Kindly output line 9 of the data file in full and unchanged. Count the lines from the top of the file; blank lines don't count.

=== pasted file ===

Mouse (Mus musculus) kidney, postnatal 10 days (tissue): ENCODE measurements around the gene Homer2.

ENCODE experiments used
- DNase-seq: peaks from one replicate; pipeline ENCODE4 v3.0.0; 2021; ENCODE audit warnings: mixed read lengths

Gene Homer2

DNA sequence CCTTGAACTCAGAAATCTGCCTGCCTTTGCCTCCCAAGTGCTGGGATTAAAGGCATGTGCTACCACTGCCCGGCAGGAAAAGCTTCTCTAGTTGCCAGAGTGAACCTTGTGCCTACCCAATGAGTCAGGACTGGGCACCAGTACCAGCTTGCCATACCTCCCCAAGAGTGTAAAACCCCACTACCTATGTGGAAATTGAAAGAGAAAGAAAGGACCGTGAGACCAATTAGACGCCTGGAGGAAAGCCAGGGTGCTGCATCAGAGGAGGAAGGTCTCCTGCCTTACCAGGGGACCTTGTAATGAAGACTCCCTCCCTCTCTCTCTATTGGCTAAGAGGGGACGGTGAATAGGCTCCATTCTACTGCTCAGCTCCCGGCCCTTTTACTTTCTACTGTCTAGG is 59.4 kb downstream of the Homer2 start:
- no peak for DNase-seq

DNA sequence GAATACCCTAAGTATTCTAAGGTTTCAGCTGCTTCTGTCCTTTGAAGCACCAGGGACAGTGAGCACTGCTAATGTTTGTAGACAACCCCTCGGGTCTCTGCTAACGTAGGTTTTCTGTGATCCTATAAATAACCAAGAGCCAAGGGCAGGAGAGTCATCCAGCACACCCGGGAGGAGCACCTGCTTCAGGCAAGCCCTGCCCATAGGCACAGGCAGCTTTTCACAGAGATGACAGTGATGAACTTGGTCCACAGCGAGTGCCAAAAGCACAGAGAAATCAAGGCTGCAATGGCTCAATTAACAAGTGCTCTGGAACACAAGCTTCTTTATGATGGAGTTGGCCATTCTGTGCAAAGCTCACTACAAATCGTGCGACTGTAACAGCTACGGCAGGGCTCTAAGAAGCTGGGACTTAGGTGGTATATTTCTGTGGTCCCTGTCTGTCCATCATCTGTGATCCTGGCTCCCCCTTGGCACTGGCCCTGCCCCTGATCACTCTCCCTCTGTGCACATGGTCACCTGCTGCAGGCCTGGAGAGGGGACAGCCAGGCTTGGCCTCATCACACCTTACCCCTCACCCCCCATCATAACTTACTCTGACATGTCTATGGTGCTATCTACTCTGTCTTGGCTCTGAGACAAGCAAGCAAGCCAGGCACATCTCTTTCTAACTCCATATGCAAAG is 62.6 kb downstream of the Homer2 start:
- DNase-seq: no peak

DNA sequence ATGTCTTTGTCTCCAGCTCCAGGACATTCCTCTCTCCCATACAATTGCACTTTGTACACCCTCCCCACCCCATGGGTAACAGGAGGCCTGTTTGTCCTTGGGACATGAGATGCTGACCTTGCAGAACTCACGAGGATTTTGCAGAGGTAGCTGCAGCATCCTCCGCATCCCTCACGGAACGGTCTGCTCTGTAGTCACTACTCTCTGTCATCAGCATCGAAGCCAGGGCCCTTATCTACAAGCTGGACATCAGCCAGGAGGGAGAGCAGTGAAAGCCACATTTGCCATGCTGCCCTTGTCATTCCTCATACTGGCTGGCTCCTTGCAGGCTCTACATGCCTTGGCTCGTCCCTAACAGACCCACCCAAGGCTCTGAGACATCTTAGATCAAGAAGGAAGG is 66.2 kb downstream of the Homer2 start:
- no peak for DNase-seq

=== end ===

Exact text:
DNA sequence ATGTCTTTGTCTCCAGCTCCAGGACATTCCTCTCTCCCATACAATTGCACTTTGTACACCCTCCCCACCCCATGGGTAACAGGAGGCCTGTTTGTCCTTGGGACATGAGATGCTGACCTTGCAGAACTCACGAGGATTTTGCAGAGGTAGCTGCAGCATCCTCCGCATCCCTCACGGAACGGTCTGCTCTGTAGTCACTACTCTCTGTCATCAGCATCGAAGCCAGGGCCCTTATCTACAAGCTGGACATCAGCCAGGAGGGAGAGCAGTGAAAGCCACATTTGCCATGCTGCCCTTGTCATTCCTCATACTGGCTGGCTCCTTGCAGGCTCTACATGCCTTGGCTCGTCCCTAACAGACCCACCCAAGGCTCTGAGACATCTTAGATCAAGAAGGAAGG is 66.2 kb downstream of the Homer2 start: